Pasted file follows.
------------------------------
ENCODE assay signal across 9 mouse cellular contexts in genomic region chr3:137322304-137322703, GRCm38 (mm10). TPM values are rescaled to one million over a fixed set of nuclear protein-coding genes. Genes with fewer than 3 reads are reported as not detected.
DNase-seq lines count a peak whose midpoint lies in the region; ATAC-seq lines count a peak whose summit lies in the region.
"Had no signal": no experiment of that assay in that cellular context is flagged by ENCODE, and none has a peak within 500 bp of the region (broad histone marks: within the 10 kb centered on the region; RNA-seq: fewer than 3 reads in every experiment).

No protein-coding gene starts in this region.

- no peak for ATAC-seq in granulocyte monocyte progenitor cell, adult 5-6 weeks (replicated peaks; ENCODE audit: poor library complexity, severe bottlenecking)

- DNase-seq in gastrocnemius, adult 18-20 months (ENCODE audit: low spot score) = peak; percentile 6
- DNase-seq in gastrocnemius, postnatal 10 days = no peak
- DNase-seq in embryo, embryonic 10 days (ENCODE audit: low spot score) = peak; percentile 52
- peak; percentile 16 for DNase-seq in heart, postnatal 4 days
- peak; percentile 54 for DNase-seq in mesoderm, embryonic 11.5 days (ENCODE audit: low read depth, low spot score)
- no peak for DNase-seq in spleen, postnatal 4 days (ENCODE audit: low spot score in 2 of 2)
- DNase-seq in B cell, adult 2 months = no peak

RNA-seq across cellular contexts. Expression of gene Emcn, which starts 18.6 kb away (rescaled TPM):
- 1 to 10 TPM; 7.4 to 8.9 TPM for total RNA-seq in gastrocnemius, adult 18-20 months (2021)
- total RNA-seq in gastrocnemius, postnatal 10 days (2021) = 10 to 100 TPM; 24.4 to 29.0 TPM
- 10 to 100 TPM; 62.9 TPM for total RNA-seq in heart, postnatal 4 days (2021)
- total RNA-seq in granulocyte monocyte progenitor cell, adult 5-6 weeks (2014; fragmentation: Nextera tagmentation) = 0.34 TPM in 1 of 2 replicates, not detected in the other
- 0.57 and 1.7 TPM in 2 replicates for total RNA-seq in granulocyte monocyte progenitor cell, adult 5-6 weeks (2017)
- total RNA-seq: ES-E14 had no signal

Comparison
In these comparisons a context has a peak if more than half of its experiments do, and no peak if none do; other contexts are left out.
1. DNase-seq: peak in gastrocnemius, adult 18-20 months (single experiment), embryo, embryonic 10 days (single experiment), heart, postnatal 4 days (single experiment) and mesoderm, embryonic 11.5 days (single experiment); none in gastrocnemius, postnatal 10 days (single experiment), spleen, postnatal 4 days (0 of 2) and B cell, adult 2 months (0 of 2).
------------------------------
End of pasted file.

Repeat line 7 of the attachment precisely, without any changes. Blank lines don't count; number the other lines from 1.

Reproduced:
- DNase-seq in gastrocnemius, postnatal 10 days = no peak